The layout and development of the chapters provides the reader with a roadmap to caregiving services for Muslims. Chapter 1: Fundamentals of Al-Islam provides a synopsis and brief definition of basic principles of Al-Islam. It discusses faith, belief, and the pillars that support religious praxis. Chapter 2: Basis of Holistic Pastoral Care for Muslims explores the philosophical and social challenges that Muslims face in their quest for spiritual wellness. Chapter 3: Al-Islam. Muslims, and the American Health Care Professionals addresses specific challenges to the diverse ethnic populations that comprise the Muslim community in America. It explores internal conflicts among various groups. It underscores certain attitudes about the meaning of assimilation. Chapter 4: Culture/Tradition of the Muslim Family facilitates an in-depth analysis of discussion on various traditional family values as well as the nature and objective of the Muslim society. It addresses issues related to the Muslim GLBTQ individuals. Chapter 5: Identifying the Spiritual Roots of Terrorism address psycho-social-spiritual phenomena that contribute to fear, political mischief, the need to belong, and issues of fairness and justice. Chapter 6: Al-Islam and Clinical Analysis focuses on the fundamentals of spiritual care, relevant selected psychological and counseling theories, and possible challenges to delivery of care/services. Chapter 7: The Caregiver and Muslim Spiritual Assessment offers a suggestion for spiritual assessment applicable to Muslims, as well as 5 summarized brief case studies.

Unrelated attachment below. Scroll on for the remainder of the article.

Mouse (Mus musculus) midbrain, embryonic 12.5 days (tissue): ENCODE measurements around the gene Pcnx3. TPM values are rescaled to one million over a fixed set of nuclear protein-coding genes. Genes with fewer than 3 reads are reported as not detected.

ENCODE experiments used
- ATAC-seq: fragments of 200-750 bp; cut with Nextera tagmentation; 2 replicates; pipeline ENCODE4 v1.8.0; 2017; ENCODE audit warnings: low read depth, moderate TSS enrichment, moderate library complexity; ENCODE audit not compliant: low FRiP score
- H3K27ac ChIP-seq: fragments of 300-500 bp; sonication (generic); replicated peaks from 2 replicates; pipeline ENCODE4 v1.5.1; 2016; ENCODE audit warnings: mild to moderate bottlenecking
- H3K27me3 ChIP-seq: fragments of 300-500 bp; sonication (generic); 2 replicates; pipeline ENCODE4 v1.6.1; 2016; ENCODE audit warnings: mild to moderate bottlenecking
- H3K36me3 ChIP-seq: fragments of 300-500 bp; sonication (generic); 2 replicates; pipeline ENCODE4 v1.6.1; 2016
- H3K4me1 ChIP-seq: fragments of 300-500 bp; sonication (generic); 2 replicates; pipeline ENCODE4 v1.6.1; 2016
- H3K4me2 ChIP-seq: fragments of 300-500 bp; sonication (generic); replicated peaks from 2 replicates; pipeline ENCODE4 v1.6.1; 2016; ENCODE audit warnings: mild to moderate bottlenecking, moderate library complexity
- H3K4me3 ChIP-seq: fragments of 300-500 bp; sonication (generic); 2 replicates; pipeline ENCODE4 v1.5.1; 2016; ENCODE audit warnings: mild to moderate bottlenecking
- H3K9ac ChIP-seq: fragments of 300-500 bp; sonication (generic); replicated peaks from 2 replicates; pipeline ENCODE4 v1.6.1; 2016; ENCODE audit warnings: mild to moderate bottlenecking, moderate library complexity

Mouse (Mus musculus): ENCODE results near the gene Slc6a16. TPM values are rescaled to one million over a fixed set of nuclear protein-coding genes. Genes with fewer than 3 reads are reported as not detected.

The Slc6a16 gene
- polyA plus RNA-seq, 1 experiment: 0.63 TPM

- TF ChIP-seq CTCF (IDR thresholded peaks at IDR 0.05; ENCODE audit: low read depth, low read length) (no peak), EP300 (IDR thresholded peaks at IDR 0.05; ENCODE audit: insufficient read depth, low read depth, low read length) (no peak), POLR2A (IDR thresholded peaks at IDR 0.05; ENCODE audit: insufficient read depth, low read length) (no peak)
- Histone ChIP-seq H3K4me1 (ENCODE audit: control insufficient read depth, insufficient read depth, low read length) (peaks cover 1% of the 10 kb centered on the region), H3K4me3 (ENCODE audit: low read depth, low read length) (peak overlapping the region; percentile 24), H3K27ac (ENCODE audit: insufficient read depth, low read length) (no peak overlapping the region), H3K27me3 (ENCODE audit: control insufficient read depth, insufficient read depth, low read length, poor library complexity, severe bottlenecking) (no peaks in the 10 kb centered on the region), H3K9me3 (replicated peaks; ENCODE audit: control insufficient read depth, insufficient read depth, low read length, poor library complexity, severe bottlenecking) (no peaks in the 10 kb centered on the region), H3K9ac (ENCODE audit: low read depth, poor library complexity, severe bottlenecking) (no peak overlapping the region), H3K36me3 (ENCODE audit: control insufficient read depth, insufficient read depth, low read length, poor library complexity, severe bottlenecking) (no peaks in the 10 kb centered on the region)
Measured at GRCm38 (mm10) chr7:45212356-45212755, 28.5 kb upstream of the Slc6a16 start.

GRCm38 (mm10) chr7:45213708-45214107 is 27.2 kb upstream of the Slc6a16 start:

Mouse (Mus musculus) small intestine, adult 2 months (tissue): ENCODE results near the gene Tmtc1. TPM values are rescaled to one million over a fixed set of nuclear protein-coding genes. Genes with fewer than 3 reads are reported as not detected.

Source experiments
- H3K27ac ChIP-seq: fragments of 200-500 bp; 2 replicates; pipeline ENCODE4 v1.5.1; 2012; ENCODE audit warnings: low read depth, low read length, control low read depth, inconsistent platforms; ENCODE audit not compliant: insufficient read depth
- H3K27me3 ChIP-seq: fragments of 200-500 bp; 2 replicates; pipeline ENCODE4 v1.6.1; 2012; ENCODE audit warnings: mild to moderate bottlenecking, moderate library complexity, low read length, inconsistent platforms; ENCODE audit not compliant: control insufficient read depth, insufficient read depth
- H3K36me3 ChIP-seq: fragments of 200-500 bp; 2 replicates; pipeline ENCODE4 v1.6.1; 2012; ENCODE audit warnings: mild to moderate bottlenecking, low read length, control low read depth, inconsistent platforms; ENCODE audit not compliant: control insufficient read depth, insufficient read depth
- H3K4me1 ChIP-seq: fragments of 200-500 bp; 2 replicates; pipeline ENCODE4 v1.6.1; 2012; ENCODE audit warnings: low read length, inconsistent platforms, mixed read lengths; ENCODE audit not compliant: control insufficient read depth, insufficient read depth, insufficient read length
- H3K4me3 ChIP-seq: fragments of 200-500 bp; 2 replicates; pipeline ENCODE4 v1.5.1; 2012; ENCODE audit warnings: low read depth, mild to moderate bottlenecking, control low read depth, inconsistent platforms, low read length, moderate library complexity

The Muslim Community in the United States is not monolithic. Therefore, realistically, there can be no one-stop-shopping for strategies. One can find Muslims from every part of the world here in the US. Therefore, it is incumbent on each practitioner to do his/her homework on the ethnicity and cultural traditions of his/her charges. The effectiveness of this reference book only can be limited by the knowledge and skills of the one using it. I therefore encourage the user to be open-minded, and willing to see the world, for the moment, through the lens of the Muslims in need of care. I encourage the user to be as competent in his/her discipline as possible; and, rely upon his/her best professional instincts and training.
I offer techniques which will allow the professional (inshallah) to assess the spiritual well-being of the Muslim. They will permit the clinician to journey with him/her as a witness (as-shahid) to improved spiritual health. The clinical assessment criteria in the case studies are founded primarily upon the ideas of Paul Pruyser (1976).